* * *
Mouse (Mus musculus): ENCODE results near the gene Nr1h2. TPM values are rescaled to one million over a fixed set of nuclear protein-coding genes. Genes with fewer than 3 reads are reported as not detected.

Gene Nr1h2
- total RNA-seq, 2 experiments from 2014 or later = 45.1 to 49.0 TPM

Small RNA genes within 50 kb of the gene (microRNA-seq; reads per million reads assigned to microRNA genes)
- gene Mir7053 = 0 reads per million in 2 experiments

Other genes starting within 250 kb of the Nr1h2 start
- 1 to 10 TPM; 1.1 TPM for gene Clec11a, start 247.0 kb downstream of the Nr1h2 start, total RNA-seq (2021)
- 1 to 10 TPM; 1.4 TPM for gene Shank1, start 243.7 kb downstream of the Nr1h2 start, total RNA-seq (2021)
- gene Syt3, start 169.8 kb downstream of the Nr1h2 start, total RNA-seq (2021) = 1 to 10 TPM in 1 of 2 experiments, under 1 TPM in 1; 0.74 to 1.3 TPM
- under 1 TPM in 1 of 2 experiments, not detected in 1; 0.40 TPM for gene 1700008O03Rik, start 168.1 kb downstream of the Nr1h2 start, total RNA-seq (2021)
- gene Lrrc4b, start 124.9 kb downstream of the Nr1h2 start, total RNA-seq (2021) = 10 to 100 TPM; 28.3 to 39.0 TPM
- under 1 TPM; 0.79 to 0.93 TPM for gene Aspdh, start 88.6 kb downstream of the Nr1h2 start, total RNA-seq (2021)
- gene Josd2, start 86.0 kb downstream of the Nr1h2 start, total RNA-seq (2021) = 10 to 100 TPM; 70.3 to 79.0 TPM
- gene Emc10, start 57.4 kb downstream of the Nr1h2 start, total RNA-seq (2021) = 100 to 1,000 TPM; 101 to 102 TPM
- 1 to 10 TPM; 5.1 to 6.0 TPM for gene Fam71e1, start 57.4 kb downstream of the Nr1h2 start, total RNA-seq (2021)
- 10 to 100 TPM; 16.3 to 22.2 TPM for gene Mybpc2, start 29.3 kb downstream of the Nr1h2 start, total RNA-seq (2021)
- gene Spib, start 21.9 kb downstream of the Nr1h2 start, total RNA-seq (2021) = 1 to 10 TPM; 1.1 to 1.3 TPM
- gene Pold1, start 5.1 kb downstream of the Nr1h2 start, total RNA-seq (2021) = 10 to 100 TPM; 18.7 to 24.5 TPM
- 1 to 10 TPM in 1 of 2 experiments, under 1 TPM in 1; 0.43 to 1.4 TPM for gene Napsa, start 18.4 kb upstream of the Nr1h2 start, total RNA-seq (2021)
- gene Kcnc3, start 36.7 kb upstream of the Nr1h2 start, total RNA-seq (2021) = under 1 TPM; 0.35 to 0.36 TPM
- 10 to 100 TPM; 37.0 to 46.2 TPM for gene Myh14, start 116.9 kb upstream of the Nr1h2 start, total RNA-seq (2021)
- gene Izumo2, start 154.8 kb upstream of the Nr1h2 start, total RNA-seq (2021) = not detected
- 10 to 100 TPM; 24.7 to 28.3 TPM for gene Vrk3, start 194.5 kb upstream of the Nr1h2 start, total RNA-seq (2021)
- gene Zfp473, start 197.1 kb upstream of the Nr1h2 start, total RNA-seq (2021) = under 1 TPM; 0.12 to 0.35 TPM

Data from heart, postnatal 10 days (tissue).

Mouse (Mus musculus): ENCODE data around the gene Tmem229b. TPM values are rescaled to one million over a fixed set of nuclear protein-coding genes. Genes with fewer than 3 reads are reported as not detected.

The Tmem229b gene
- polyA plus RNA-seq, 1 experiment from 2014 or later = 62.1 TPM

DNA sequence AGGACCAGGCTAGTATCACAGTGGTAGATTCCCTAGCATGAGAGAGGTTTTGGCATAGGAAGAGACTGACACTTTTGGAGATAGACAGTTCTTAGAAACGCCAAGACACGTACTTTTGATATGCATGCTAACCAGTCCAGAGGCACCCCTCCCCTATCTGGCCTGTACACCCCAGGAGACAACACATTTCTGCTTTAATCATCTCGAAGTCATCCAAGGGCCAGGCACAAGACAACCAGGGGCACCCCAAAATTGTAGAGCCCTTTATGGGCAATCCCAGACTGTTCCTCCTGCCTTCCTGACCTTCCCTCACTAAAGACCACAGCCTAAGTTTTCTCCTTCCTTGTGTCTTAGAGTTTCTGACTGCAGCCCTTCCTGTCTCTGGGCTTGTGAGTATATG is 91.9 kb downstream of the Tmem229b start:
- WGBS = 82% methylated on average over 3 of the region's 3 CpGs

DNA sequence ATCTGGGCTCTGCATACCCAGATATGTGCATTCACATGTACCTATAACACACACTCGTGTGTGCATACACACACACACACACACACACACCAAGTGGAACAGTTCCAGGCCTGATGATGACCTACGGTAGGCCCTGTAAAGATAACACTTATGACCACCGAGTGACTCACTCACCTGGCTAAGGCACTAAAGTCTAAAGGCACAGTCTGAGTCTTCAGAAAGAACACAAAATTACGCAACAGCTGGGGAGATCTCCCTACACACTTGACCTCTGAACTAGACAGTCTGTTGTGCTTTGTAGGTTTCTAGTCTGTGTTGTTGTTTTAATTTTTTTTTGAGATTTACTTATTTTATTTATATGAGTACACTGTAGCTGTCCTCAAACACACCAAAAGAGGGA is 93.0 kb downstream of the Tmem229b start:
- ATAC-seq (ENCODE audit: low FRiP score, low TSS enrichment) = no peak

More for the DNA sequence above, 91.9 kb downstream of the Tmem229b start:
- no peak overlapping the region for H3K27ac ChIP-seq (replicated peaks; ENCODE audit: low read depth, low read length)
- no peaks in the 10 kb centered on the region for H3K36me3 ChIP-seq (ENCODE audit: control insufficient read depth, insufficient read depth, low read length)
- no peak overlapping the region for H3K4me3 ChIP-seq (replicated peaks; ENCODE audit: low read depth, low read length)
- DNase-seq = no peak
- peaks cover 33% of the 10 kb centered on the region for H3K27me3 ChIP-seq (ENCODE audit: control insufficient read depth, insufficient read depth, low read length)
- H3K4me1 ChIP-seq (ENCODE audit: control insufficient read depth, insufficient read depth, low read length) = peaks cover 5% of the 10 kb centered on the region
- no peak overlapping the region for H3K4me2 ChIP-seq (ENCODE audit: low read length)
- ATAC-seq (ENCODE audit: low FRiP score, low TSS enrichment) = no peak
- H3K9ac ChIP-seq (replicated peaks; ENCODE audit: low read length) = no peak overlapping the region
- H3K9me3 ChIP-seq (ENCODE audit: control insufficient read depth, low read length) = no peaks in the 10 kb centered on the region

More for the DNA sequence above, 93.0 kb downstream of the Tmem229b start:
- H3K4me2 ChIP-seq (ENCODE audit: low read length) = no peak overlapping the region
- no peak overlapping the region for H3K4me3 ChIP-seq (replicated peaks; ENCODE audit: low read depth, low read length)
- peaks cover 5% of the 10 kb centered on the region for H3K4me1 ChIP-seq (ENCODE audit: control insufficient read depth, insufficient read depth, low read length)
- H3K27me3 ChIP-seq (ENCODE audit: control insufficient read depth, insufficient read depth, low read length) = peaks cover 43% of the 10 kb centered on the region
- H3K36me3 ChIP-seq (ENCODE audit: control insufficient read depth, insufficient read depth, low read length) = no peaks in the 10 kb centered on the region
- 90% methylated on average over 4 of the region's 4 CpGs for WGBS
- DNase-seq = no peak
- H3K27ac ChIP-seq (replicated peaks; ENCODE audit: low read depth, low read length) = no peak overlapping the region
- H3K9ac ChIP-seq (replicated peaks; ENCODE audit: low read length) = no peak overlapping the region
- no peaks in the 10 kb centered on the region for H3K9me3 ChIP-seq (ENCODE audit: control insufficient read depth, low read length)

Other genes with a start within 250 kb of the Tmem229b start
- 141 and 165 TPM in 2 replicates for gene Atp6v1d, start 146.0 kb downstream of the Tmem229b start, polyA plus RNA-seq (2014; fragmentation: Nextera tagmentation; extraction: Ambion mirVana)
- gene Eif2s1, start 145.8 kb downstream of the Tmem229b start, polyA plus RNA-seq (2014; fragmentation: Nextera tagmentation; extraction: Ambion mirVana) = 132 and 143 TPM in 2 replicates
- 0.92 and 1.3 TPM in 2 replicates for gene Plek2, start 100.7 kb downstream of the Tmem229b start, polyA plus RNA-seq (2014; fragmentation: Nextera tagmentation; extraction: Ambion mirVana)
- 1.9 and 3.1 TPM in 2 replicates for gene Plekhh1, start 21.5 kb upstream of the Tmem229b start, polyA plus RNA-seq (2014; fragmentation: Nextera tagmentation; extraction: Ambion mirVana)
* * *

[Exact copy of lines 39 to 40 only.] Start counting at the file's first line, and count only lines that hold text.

- H3K4me1 ChIP-seq (ENCODE audit: control insufficient read depth, insufficient read depth, low read length) = peaks cover 5% of the 10 kb centered on the region
- no peak overlapping the region for H3K4me2 ChIP-seq (ENCODE audit: low read length)